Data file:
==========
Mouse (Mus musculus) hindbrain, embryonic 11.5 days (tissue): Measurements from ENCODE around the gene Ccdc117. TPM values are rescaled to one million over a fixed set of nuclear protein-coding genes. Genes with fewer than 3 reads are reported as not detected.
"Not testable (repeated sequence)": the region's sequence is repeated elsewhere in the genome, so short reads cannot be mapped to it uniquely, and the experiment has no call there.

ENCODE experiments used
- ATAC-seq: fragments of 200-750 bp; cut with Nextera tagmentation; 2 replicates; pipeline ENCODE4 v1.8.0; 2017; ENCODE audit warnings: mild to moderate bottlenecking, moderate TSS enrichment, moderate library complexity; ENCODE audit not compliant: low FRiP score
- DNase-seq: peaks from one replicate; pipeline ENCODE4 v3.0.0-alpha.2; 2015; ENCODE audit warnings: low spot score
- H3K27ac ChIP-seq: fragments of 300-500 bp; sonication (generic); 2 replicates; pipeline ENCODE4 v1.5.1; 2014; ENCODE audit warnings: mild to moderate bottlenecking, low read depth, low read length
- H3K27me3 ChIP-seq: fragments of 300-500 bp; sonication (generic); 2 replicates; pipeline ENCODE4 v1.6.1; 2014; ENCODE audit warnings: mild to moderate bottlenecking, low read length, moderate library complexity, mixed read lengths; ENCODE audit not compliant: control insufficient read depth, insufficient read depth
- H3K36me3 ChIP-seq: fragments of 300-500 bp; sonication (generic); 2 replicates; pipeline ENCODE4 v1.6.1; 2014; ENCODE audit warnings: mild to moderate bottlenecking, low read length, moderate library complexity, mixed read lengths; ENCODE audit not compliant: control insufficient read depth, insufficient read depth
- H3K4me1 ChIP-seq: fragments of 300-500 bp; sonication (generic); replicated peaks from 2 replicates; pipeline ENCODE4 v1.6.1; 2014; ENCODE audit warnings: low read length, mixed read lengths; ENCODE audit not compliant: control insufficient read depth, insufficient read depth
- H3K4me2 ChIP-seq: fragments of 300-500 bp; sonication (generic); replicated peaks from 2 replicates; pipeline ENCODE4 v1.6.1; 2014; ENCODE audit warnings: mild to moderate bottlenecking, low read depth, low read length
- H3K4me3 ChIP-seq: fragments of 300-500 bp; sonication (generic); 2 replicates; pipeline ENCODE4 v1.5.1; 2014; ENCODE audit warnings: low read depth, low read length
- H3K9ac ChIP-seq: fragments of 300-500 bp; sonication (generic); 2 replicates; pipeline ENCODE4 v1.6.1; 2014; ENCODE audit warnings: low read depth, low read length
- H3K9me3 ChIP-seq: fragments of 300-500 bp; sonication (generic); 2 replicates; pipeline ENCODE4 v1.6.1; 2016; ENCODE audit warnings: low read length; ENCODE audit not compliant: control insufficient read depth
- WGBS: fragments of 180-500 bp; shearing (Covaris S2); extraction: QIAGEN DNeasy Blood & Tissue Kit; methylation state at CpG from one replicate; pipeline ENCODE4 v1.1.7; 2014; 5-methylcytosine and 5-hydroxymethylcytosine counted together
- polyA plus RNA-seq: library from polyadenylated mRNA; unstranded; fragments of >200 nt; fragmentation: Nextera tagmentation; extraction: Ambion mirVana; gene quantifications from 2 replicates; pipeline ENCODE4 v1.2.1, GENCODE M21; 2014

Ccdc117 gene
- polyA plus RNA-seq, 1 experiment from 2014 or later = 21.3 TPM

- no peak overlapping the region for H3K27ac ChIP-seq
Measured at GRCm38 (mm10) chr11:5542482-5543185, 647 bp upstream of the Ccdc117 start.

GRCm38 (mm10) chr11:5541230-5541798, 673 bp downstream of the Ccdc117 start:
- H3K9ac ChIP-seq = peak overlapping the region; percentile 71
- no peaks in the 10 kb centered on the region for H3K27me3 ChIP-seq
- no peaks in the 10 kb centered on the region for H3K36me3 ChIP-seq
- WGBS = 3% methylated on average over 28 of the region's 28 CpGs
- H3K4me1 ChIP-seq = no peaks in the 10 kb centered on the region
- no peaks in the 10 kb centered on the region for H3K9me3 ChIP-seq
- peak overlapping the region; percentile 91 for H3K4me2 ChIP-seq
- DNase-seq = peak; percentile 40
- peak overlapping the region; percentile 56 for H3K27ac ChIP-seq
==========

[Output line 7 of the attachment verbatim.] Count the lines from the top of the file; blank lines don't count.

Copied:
- H3K27me3 ChIP-seq: fragments of 300-500 bp; sonication (generic); 2 replicates; pipeline ENCODE4 v1.6.1; 2014; ENCODE audit warnings: mild to moderate bottlenecking, low read length, moderate library complexity, mixed read lengths; ENCODE audit not compliant: control insufficient read depth, insufficient read depth